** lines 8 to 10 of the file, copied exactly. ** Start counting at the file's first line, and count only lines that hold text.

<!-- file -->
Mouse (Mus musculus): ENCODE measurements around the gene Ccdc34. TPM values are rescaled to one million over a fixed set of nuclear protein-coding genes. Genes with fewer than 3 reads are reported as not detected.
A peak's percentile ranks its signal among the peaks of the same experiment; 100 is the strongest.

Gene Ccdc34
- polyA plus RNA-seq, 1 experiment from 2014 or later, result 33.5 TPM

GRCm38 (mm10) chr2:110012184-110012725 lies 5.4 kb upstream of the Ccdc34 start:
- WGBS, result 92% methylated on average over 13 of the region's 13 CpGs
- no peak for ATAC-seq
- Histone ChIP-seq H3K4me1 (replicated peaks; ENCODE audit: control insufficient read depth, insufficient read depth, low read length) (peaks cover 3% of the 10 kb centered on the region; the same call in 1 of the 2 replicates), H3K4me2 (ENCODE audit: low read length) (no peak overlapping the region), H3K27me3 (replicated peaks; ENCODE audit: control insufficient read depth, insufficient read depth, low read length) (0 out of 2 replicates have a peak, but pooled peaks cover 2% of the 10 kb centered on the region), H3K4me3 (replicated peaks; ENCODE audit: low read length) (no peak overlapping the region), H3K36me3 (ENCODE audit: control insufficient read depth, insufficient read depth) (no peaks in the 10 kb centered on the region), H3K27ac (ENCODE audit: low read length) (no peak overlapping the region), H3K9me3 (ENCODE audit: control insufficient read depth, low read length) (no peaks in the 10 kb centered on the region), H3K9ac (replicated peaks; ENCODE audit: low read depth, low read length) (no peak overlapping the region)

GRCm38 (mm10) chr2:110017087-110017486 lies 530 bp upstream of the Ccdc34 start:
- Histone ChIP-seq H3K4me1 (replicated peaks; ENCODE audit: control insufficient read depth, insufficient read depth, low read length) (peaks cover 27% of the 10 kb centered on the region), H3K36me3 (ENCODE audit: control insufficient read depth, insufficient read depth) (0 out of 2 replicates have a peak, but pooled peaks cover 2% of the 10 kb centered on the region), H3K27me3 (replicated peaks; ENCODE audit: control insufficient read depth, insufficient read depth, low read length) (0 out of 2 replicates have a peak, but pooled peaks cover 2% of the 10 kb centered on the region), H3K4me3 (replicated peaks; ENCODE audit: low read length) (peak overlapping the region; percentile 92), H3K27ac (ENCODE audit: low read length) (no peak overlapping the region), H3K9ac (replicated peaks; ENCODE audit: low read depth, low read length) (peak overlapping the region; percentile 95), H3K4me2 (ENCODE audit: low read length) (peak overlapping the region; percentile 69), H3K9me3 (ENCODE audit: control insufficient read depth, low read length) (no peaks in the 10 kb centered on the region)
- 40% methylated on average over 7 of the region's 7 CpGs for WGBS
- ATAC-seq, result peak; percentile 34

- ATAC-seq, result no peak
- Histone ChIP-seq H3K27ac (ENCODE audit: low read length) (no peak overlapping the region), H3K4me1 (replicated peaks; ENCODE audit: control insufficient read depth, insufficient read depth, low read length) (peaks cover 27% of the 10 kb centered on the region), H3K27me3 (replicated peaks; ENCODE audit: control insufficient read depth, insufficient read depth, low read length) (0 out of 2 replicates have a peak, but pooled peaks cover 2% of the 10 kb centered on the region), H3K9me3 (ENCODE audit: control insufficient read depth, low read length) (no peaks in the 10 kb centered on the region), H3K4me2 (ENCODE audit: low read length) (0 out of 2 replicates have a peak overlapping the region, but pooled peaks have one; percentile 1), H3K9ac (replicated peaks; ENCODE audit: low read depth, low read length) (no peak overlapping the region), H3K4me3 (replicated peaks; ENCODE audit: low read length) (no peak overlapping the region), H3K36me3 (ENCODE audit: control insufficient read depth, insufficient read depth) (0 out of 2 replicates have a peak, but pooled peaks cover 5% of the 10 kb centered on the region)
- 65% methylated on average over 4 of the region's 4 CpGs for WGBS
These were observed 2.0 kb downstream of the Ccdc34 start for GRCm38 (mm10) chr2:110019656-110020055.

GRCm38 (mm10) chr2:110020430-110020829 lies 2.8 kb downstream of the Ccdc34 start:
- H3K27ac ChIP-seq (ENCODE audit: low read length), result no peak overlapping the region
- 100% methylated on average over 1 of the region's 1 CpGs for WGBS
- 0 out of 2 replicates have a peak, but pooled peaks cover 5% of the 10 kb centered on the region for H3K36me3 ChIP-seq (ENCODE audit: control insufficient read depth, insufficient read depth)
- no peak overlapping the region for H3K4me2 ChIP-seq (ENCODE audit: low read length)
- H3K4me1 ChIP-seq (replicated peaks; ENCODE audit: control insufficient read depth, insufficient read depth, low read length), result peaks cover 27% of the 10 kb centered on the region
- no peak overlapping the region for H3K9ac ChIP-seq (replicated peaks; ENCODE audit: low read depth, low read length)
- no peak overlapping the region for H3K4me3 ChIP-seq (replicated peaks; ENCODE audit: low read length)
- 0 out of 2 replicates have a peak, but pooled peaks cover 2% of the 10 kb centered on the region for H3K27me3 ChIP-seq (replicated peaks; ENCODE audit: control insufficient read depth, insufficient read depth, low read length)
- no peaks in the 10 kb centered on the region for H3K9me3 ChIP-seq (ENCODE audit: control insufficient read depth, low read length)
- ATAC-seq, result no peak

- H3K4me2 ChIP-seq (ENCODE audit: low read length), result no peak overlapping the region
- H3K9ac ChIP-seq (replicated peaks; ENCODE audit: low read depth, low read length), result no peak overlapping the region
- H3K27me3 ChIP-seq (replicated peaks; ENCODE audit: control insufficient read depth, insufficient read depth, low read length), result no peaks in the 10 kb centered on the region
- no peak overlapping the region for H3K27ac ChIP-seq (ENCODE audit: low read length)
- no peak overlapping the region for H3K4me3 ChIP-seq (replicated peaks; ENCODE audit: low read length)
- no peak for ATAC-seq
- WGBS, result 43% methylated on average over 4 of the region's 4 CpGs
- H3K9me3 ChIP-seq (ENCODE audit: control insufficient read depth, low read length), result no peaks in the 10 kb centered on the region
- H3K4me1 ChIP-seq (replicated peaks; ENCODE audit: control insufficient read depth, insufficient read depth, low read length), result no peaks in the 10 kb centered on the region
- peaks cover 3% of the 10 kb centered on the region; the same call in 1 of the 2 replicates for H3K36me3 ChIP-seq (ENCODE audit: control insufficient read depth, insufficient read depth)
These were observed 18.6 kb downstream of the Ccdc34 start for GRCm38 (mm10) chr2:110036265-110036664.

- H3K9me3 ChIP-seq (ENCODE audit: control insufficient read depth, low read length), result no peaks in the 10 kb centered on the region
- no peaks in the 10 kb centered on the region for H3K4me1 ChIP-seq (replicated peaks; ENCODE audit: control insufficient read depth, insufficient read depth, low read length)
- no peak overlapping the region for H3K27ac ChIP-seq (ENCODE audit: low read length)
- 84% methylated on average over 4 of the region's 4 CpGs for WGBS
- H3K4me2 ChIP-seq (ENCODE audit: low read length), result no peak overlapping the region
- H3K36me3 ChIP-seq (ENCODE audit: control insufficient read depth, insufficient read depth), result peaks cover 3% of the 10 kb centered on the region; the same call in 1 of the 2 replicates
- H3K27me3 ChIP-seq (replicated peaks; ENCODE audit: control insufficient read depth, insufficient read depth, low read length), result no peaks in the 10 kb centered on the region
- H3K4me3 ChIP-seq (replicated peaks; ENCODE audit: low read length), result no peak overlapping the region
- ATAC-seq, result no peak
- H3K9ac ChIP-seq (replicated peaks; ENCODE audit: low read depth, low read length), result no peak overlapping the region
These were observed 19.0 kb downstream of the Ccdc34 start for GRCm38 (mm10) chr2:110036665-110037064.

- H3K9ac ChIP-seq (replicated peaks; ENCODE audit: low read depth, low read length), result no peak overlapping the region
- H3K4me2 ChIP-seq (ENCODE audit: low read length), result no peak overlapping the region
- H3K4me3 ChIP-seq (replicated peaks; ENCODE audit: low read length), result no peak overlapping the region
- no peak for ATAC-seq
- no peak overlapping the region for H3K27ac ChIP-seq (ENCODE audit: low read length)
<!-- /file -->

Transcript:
- Histone ChIP-seq H3K4me1 (replicated peaks; ENCODE audit: control insufficient read depth, insufficient read depth, low read length) (peaks cover 3% of the 10 kb centered on the region; the same call in 1 of the 2 replicates), H3K4me2 (ENCODE audit: low read length) (no peak overlapping the region), H3K27me3 (replicated peaks; ENCODE audit: control insufficient read depth, insufficient read depth, low read length) (0 out of 2 replicates have a peak, but pooled peaks cover 2% of the 10 kb centered on the region), H3K4me3 (replicated peaks; ENCODE audit: low read length) (no peak overlapping the region), H3K36me3 (ENCODE audit: control insufficient read depth, insufficient read depth) (no peaks in the 10 kb centered on the region), H3K27ac (ENCODE audit: low read length) (no peak overlapping the region), H3K9me3 (ENCODE audit: control insufficient read depth, low read length) (no peaks in the 10 kb centered on the region), H3K9ac (replicated peaks; ENCODE audit: low read depth, low read length) (no peak overlapping the region)

GRCm38 (mm10) chr2:110017087-110017486 lies 530 bp upstream of the Ccdc34 start:
- Histone ChIP-seq H3K4me1 (replicated peaks; ENCODE audit: control insufficient read depth, insufficient read depth, low read length) (peaks cover 27% of the 10 kb centered on the region), H3K36me3 (ENCODE audit: control insufficient read depth, insufficient read depth) (0 out of 2 replicates have a peak, but pooled peaks cover 2% of the 10 kb centered on the region), H3K27me3 (replicated peaks; ENCODE audit: control insufficient read depth, insufficient read depth, low read length) (0 out of 2 replicates have a peak, but pooled peaks cover 2% of the 10 kb centered on the region), H3K4me3 (replicated peaks; ENCODE audit: low read length) (peak overlapping the region; percentile 92), H3K27ac (ENCODE audit: low read length) (no peak overlapping the region), H3K9ac (replicated peaks; ENCODE audit: low read depth, low read length) (peak overlapping the region; percentile 95), H3K4me2 (ENCODE audit: low read length) (peak overlapping the region; percentile 69), H3K9me3 (ENCODE audit: control insufficient read depth, low read length) (no peaks in the 10 kb centered on the region)